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What can brain science teach us about Christmas wish lists?

Credit: von Dobschütz; Wikimedia.

About this time every year, I pluck from my family’s central posting system—the refrigerator door—those precious expressions of their hearts’ desires: their Christmas lists.

Even though I have been told I could easily find their personalized lists on Amazon, I insist on a list on paper as a way forcing some self-editing of their “must haves.” (I also refuse to do the Christmas shopping online. Call me old-fashioned; I like getting away from the computer, getting into the holiday spirit, and especially, finding the surprise that nobody thought to put on their list, but that we all now agree we could not live without.)

If you have offspring, you know that the cost of the items on their wish list scales with their age according to a mysterious power law. But, years ago, my husband and I decided how much we were willing to spend on Christmas, and we have stubbornly stuck to it. That means the kids with pricier preferences get fewer gifts. (It’s ok, they know the rules. Also, they have figured out emperically what the budget is.)

Normally, brain science does not penetrate my grey matter, but two new papers published in Nature Neuroscience got me wondering: In the context our Christmas spending limits, how do the kids decide what they want? And, how good are those decisions?

My daughter's brain. She is makes very good decisions. Credit: MSU.

My daughter's brain. She makes very good decisions. Credit: MSU.

A group a Trinity College Dublin addressed the first issue of how the brain collects information about the environment and, eventually, makes the decision to act. All day long, we make decisions based on a wide range of incomplete or unreliable information that we constantly gather through our senses. Our persistent survival would seem to be pretty good evidence that the human race is good at making the right decision (most of us do not eat poisonous foods, most of us do not accidentally fall off cliffs, etc.).

According to a press release, the prevailing theory is that the “brain allows information from the senses to accumulate,” and waits to make a decision until a “reliable quantity” of data is collected, but, heretofore, the mechanism of how this happens in the brain has been unknown.

The Trinity group used what amounted to a hearing test (as well as a visual version) and asked participants to “decide” when they could they could hear or see the signal. Using scalp-mounted electrodes to monitor brain activity, the researchers were able to correlate precisely the moment at which a “decision” was made with brain activity and where the activity occurred. Using functional magnetic resonance imaging (a flimsy link to materials science, I admit) they found that brain activity corresponds to the input signal, but participants only registered it when the brain activity reached a threshold level. The significance, according to the press release is, “As a result, it was possible to precisely predict both the timing and accuracy of the participant’s decisions simply by monitoring this brain signal. In other words, it was possible to observe the gradual formation of a decision in the participant’s brain activity before that decision was actually reported. “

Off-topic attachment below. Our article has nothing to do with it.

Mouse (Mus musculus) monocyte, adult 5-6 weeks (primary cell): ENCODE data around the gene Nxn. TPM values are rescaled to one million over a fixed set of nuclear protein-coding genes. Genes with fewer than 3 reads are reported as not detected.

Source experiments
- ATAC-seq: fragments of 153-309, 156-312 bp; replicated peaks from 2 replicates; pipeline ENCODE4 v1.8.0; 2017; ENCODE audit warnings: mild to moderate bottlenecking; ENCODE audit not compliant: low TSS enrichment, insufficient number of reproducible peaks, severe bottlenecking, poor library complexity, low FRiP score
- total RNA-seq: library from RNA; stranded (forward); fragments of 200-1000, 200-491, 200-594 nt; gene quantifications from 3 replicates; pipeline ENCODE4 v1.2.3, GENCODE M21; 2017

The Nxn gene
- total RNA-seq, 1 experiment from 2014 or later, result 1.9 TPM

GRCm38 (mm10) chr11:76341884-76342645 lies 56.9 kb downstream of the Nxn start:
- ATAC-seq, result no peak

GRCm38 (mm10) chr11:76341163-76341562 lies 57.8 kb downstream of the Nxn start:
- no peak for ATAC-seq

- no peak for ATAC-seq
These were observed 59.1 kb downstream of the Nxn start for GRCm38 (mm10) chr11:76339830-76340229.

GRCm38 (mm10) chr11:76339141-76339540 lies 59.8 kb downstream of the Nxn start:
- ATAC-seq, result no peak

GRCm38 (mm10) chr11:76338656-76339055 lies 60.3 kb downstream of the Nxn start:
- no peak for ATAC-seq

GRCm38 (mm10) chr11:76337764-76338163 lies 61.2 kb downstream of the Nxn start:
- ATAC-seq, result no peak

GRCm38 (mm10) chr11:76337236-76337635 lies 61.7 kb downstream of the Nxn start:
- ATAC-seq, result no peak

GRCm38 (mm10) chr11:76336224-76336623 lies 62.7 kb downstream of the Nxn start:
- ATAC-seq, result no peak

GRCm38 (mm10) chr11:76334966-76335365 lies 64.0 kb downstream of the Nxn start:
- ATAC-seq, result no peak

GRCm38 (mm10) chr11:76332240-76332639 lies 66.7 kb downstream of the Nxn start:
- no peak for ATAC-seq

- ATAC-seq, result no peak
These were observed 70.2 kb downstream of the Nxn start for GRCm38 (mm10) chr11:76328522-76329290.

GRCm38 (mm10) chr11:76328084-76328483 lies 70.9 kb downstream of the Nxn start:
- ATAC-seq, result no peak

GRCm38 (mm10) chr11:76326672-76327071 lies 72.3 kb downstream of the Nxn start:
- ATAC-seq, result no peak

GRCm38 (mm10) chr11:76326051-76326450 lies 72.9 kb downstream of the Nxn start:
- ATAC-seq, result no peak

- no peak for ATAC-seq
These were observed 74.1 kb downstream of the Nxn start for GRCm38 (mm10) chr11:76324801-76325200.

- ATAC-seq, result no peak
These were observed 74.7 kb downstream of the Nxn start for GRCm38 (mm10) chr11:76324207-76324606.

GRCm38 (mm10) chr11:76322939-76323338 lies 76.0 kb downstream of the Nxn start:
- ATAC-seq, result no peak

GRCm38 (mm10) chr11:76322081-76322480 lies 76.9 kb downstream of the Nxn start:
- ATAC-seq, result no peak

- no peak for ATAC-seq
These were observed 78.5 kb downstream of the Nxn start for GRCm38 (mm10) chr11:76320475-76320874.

So, now I know that the stuff on the lists did not appear frivolously: It has been rolling around in those young brains for awhile.

The next question is, how sure are they about what they want? This matters, after all, if I’m only going to spend so much and no more.

The second article in Nature Neuroscience attempts to evaluate how confident we are about our decisions. A team from University College London, according to the press release, has identified the exact region of the brain that calculates the value of our choices and our confidence in those choices. Christmas gifts are a small thing, but, for example, what if I want to have a lot of confidence in how we have decided to invest our retirement savings?

This group studied hungry test subjects and measured their brain activity as they decided which snacks to eat later. Then, they asked participants to place a value on that choice by saying how much they would pay for each snack. Finally, they were asked to evaluate how confident they were that they had chosen the best snack.

The interesting finding is that the region of the brain that is used to assess choices is also active in deciding confidence levels when choosing the best option. According to the press release, “The study … shows that the interaction between this area of the brain and an adjacent area reflects participants’ ability to access and report their level of confidence in their choices.”

The takeaway point, as expressed by one of the researchers in the press release is, “Overall, we think our results provide an initial account both of how people make choices, and also their insight into the decision process.”

So, armed with these insights and my credit card, I’m off to the mall. I am confident I will choose gifts that will have lasting value and meet all of our needs and wants!

Merry Christmas, friends.